It’s business as usual for George Strait in T-Mobile Arena debut

So what’s changed since the last time George Strait sang in a Las Vegas arena, rotating the four corners of his diamond-shaped stage in the round and singing his ageless songs?

Well, the arena is fancier, that’s for sure. And there’s no big game to look forward to — or dicey prop bet to worry about —like the years when Strait made Las Vegas a Super Bowl-eve tradition.

And the singer has a few new songs to squeeze between hits. The “Cold Beer Conversation” album accompanied September’s announcement that the new T-Mobile Arena would be home base for the Texas country icon’s semi-retirement, hosting him for at least six dates per year after his “farewell” tour last year.

Oh, and Merle Haggard died.

Other than that, Friday’s first T-Mobile date (with the second Saturday night) was old-home week. Business as usual. Picking up where he left off. And you probably wouldn’t have it any other way.

What we all seem to like about the singer who turns 64 next month is that he doesn’t change. That both his timeless songs and their clutter-free delivery give our lives some consistency.

Strait served up more than 30 songs as he circled his nine-piece Ace in the Hole Band and two backup singers, singing two at a time at each of his four microphone stations in the center of the arena floor (creating a lot more good seats for a sold-out crowd).

Early classics such as “Ocean Front Property” led right into later hits such as “Run” from 2001, though the latter was one of several times the band sounded out of balance with the lead vocals.

Strait seemed happy to be there, too. “Oh man, you don’t know how much I appreciate it,” he said at one point.

Given his usual poker-faced cowboy stoicism, it seemed almost like a confessional on Oprah’s sofa when he noted it was “so good to be back” on a stage after the “two months shy of two years” since he packed 104,000 people into AT&T Stadium for the final date of “The Cowboy Rides Away” tour.

You had to wonder if Haggard’s death April 6 has him thinking this semi-retirement thing is for the birds. After all, the Hag refused to be sidelined by lung cancer and sang up until a few months before he died on his 79th birthday.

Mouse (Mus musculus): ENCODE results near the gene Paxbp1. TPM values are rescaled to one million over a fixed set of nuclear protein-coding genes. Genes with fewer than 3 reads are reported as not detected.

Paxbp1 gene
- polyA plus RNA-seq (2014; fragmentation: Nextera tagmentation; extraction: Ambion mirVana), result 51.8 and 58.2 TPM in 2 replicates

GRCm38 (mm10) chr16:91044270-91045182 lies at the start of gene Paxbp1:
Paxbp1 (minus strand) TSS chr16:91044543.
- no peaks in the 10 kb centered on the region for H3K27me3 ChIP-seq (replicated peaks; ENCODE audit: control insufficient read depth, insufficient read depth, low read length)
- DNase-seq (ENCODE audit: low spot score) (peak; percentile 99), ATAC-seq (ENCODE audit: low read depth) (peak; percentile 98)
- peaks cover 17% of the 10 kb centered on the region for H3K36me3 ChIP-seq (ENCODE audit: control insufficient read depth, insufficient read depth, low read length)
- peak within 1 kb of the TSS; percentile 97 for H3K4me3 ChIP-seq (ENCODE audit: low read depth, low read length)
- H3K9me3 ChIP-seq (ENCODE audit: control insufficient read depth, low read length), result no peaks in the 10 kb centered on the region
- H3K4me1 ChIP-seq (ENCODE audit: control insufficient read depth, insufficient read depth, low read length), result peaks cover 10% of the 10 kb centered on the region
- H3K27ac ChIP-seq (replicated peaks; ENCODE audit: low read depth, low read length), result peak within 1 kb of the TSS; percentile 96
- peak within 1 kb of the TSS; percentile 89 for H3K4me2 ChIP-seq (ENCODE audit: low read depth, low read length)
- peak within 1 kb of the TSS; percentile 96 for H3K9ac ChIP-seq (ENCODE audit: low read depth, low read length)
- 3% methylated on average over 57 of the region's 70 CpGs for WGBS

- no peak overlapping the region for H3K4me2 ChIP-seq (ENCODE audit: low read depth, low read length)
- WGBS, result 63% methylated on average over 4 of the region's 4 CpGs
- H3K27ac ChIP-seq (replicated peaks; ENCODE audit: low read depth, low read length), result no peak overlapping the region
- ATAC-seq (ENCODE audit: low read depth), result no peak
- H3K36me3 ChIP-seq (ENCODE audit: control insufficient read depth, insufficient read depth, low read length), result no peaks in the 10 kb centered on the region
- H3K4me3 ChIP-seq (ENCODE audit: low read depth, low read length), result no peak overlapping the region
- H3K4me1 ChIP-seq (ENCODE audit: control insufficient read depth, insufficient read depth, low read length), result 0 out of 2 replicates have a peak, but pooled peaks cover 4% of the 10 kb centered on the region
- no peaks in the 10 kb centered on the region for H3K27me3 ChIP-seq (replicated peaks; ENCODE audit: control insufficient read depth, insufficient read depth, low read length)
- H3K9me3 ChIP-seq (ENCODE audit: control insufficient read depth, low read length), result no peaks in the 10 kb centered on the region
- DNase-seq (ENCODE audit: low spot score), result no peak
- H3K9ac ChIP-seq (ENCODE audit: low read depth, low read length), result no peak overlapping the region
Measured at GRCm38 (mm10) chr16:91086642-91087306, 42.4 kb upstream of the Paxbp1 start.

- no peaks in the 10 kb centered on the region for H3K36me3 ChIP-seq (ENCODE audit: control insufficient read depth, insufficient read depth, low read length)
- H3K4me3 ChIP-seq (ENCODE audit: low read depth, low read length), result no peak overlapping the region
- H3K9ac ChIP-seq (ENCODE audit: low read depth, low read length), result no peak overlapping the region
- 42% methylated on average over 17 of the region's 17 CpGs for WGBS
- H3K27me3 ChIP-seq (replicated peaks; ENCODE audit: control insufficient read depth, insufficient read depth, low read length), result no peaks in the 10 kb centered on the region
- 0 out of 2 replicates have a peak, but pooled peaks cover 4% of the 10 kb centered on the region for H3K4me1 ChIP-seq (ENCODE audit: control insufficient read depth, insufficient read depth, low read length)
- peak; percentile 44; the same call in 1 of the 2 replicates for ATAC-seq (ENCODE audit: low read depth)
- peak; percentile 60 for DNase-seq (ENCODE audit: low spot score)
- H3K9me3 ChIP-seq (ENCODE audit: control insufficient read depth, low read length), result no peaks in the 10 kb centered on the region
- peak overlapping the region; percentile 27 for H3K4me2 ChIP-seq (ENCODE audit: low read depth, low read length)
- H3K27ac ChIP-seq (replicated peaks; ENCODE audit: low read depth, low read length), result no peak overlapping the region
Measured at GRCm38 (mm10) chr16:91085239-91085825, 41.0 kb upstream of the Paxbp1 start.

An hour into Friday’s show, Strait paid tribute to Haggard with a trio of classics, declaring “his music will live on forever” before singing “Mama Tried,” “The Fightin’ Side of Me” and “My Life’s Been Grand.”

The last one is the message the Hag probably would want delivered: “My life’s been grand. You know I’d write home and tell ’em, but they wouldn’t believe how good my good luck’s been.”

Strait echoed it later, during the homestretch, in the middle of “I’ll Always Remember You.” He told the crowd “I figured I’d have maybe five good years to sing my songs for you,” and instead it’s “been over 30 now.”

“I’m not saying I’m through by any means, because there’s still things I want to say and do,” he sang as he transitioned back into the song.

Good. The title song to “Cold Beer Conversation” was not only very Haggard in its jazzy, wistful sound, but if you looked on the big screens to see Strait’s face (and for most in the audience, there was really no other way) you could see he was really selling it.

There were other songs where you wish the band could scale down to a trio or let him sing with only his guitar: “The Chair,” or “Marina Del Rey” maybe? But in others, such as encore celebrations of “Folsom Prison Blues” and “All My Ex’s Live in Texas,” the laid-back piano and steel-guitar licks remind today’s country rockers of the power of relaxed-yet-concise country swing.

He closed the two hours with “The Cowboy Rides Away” and its lyrical threat: “It’s time to say goodbye to yesterday.” But by then, nobody, whether they were on the stage or in the audience, seemed to believe it. With or without a Super Bowl, this T-Mobile debut simply must be the start of a new tradition.

This weekend’s opener, Kacey Musgraves, proved a compatible heir to Strait’s relaxed sound and his knack for covering country classics such as “I’ve Been Everywhere.” The 27-year-old did ramp up the evening’s spectacle quotient, with some neon cactus and light-up boots for her cover of Nancy Sinatra’s “These Boots are Made for Walkin’.”

Read more from Mike Weatherford at reviewjournal.com. Contact him at mweatherford@reviewjournal.com and follow @Mikeweatherford on Twitter.

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